FDA Approves Admelog, First Short-Acting “Follow-On” Insulin Product

Manufacturer used FDA’s 505(b)(2) abbreviated approval pathway

The FDA has approved Admelog (insulin lispro injection, Sanofi-Aventis U.S.), a short-acting insulin indicated to improve control in blood sugar levels in adults and pediatric patients ages 3 years and older with type-1 diabetes mellitus and adults with type-2 diabetes mellitus. Admelog is the first short-acting insulin approved as a “follow-on” product (submitted through the agency’s 505[b][2] pathway).

“One of my key policy efforts is increasing competition in the market for prescription drugs and helping facilitate the entry of lower-cost alternatives. This is particularly important for drugs like insulin that are taken by millions of Americans every day for a patient’s lifetime to manage a chronic disease,” said FDA Commissioner Scott Gottlieb, MD. “In the coming months, we’ll be taking additional policy steps to help to make sure patients continue to benefit from improved access to lower cost, safe, and effective alternatives to brand-name drugs approved through the agency’s abbreviated pathways.”

Admelog was approved through an abbreviated approval pathway under the Federal Food, Drug, and Cosmetic Act, called the 505(b)(2) pathway. A new drug application submitted through this pathway may rely on the FDA’s finding that a previously approved drug is safe and effective or on published literature to support the safety and/or effectiveness of the proposed product, if such reliance is scientifically justified.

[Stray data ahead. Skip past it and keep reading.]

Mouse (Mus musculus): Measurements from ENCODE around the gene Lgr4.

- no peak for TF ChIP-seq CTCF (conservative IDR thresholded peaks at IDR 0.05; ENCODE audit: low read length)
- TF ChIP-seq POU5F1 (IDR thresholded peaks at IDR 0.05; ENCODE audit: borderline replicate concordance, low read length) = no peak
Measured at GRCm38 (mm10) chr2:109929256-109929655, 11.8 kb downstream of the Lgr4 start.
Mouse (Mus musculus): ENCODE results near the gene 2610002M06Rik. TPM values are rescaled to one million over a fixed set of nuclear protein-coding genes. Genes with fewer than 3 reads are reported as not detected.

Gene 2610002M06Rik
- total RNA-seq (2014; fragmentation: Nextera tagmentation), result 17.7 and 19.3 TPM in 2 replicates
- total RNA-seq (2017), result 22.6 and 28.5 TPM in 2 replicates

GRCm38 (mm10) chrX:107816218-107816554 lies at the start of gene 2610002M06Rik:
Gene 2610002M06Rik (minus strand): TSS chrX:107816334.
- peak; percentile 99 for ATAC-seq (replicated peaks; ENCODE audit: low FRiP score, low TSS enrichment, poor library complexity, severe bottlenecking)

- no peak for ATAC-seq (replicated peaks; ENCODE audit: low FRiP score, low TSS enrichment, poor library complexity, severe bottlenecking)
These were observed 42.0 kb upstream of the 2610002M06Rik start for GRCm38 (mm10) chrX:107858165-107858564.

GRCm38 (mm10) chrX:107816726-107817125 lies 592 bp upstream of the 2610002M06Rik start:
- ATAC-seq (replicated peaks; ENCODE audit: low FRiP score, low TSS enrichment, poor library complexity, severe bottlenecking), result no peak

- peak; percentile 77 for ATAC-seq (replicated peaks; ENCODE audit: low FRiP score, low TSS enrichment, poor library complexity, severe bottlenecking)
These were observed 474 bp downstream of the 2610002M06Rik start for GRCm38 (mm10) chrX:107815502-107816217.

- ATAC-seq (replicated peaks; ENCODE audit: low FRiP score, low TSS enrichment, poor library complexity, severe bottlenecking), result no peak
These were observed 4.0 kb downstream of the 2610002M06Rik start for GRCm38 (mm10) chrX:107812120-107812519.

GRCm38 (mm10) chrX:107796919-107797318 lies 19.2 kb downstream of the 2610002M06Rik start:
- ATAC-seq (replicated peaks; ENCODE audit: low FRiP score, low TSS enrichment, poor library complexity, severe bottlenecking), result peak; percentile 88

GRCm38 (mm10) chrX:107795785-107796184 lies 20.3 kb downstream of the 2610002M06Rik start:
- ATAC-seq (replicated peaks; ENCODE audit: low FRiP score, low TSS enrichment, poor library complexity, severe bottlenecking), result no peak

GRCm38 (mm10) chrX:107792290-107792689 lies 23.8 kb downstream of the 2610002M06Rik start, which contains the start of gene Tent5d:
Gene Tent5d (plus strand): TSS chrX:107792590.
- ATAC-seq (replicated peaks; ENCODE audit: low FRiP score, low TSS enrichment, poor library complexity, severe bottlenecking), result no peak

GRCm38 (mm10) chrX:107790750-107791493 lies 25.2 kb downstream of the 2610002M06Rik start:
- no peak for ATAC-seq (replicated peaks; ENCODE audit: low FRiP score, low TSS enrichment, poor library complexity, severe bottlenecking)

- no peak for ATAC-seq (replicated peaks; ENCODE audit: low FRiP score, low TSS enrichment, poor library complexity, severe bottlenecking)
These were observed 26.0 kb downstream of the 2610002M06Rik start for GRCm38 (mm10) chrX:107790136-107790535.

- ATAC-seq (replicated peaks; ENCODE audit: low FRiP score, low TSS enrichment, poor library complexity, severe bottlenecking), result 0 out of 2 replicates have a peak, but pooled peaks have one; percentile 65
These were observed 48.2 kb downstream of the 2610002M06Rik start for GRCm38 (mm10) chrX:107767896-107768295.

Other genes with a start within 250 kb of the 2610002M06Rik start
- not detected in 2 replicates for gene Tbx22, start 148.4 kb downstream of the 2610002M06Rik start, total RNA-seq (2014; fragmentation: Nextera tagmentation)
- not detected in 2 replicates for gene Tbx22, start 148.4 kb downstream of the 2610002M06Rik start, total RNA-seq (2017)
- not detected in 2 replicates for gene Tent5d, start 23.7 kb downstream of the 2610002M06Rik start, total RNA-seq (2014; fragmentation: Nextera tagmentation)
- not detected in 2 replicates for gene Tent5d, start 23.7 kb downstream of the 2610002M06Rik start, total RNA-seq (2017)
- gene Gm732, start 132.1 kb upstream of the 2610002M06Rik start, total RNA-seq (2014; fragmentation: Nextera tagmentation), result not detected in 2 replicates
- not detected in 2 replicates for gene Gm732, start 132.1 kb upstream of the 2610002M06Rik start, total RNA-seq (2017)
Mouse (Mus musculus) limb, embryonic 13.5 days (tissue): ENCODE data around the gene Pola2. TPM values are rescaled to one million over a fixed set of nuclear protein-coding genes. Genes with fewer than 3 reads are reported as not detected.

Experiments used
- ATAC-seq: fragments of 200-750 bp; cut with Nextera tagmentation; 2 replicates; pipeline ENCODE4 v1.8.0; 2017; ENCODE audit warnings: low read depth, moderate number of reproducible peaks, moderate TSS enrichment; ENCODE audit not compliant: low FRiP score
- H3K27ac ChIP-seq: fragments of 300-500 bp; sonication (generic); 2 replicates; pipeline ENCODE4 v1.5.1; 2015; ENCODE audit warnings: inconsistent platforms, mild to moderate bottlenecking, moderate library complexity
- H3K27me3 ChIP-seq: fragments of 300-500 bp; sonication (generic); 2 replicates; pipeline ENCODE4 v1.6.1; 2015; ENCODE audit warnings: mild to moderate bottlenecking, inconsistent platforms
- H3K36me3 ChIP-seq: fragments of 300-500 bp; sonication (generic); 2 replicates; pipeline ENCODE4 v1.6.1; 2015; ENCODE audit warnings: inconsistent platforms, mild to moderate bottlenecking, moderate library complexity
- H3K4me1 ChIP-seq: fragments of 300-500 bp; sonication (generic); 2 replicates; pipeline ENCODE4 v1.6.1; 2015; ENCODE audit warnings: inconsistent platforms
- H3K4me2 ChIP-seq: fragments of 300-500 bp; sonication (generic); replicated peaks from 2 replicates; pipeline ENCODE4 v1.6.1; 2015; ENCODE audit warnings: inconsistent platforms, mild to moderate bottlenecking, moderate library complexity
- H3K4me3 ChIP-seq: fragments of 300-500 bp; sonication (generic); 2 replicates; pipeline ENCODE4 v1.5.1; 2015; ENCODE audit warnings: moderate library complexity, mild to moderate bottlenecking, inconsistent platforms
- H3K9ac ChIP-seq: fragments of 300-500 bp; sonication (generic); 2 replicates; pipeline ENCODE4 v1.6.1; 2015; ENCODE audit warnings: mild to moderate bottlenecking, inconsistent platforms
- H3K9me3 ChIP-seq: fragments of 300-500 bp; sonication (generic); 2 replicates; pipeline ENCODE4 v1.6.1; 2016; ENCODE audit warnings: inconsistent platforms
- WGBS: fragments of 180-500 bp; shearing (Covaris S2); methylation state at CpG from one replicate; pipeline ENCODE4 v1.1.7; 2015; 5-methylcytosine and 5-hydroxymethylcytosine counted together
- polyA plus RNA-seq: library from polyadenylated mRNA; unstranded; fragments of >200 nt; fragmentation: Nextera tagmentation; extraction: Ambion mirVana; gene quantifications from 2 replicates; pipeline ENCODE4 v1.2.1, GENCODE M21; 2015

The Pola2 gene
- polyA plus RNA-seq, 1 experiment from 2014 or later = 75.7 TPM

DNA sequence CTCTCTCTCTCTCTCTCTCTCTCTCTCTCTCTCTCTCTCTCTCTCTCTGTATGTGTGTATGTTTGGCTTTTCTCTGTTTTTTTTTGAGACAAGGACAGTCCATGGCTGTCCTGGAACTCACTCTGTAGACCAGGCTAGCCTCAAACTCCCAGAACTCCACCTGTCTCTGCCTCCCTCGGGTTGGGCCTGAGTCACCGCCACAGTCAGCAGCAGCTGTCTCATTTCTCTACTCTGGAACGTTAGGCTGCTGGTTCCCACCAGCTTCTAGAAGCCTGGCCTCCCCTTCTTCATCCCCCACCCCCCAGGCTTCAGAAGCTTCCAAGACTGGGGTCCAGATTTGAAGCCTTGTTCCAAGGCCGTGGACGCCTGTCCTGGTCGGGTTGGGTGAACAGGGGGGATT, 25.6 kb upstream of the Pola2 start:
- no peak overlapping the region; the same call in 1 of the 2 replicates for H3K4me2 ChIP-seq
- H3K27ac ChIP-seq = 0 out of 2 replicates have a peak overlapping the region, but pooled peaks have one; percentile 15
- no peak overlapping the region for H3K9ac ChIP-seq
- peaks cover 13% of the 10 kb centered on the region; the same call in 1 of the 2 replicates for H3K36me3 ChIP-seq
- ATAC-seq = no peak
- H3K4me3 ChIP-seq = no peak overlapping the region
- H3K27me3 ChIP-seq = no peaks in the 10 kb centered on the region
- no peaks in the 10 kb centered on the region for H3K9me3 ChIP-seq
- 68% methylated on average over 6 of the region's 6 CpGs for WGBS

The use of abbreviated pathways can reduce drug development costs so products can be offered at a lower price to patients. In the case of Admelog, the manufacturer submitted a 505(b)(2) application that relied, in part, on the FDA’s finding of safety and effectiveness for Humalog (insulin lispro injection, Eli Lilly and Co.) to support approval. The applicant demonstrated that reliance on the FDA’s finding of safety and effectiveness for Humalog was scientifically justified and provided Admelog-specific data to establish the drug’s safety and efficacy for its approved uses. The Admelog-specific data included two phase 3 clinical trials that enrolled approximately 500 patients apiece.

Admelog is a short-acting insulin product, which can be used to help patients with diabetes control their blood sugar. Short-acting insulin products are generally, but not always, administered just before meals to help control blood sugar levels after eating. These types of insulin products can also be used in insulin pumps to meet both background insulin needs as well as mealtime insulin needs.

In contrast, long-acting insulin products, like insulin glargine, insulin degludec, and insulin detemir, are generally used to provide a background level of insulin to control blood sugars between meals, and are administered once or twice a day. While both types of insulin products can play important roles in the treatment of both type-1 and type-2 diabetes mellitus, patients with type-1 diabetes require both types of insulin while patients with type-2 diabetes may never need a short-acting insulin product.

Admelog received tentative approval from the FDA on September 1, 2017, and has now been granted final approval.

Source: FDA; December 11, 2017.

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